At one point Burkett complains about the number of children on prime time television, in anecdote form, of course. Do children, who represent about a quarter of the population, represent more than a quarter of major prime time characters? What’s so good about being represented on TV anyway? Sounds like equal opportunity destructive escapism to me. Isn't television part of consumer choice that Burkett loves so much?


Burkett also tries to tie the abuse of women in past generations to the issue of treatment of today’s childfree, another irrelevancy that’s great for a laugh.


Burkett excoriates parents, who have an economic interest in the well-being of children, as cruel Orwellians. Burkett does not excoriate the childfree for using children and parents to serve the ends of the childfree. She does not hesitate to describe children as consumption items. The child as toy argument fails for two reasons:

·        Children are human.

·        You have a right to some of the wealth generated by your contributions. If you buy a van and use it to generate money, you have a right to some of that money. As it stands now, working parents pay the costs of children and have few rights to the wealth produced by children.


Though it is irrelevant to issues of free riding, it is worth mentioning that having children is not akin to having a pet or merely filling some unmet want. Children are wondrous beings in themselves. Here are some additional reasons why raising children is fantastic:

·        Benefit to the new human that is created

·        Richer, fuller, more well-rounded human life

·        Enjoyment of giving love

·        Creating a more humane atmosphere.

·        Joy of teaching new people superb ideas.

·        Support economy now and in future.

·        Support retirees.

·        Give individuals goals adding up to more than packing the attic so full of consumer junk that the ceiling breaks.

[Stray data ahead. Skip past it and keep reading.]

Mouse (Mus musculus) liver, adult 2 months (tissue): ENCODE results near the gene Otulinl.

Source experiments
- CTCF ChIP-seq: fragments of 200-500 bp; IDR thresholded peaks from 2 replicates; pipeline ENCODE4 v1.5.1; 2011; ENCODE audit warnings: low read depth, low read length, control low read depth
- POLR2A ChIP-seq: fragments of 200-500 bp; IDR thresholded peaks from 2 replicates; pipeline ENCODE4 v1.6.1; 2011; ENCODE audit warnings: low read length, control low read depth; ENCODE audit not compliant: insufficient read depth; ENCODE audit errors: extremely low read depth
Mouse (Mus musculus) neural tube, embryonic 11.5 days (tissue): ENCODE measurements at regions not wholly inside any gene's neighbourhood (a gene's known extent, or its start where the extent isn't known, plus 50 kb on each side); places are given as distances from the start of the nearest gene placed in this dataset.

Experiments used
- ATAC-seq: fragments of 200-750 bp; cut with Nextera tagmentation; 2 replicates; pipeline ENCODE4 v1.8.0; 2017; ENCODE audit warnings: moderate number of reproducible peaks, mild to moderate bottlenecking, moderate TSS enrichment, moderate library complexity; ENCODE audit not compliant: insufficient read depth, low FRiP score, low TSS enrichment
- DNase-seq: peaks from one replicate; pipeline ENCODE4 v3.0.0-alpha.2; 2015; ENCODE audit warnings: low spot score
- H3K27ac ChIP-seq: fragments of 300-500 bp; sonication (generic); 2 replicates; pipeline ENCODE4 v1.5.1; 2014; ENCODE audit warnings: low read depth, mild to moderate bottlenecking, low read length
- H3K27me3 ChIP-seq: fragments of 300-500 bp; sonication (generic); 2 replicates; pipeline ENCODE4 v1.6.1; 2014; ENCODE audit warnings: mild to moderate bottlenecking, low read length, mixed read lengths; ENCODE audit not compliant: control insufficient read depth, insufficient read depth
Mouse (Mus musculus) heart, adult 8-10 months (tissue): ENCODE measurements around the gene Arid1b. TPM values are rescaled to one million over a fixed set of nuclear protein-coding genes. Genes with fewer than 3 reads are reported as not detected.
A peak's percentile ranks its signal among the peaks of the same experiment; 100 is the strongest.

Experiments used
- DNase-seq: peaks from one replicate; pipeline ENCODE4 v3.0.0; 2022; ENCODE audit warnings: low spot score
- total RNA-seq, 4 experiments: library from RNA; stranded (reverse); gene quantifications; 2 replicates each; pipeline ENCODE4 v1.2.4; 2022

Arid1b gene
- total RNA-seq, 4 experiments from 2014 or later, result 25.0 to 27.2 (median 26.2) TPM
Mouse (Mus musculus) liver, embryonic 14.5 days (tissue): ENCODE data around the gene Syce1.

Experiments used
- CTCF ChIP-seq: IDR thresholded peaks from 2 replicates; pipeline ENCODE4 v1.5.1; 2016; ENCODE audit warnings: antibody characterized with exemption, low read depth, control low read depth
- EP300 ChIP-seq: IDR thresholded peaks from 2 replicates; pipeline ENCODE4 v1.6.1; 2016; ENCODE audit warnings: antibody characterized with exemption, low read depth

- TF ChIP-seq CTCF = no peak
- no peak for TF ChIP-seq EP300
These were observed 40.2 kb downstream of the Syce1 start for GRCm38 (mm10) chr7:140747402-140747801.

·        Benefit to family and friends who enjoy children.

·        Pass on the great human ideals so that they may be spread to less fortunate places of the world. If Westerners stop having children, you can kiss the best parts of Western culture, which are unsurpassed anywhere in the world, good-bye.

·        Keeps some adults from seeing themselves as the center of the universe.

·        Keeps some Faustian characters from pursuing worse. goals.

·        Help escape the mind numbingness of mass culture.

·        Give adults a more rounded view of what it means to be human.

·        Develop depth to consciousness that cannot be simulated with pets and electronics.

·        The more good lives, the better.


One poll suggests that seventy-nine percent of Americans get great satisfaction from their children, a higher percentage than from anything else in their lives, though current child-rearing norms severely stress marriages.


What is important about kids and the unborn? What we do affects their futures. Some may consider the future too distant to be worth the bother, but moral facts do not give a crap about the unimaginativeness of the present obsessed. The foreign policies we engage in now affect what sorts of wars today's children will face. The environmental policies we practice affect the world they will inherit.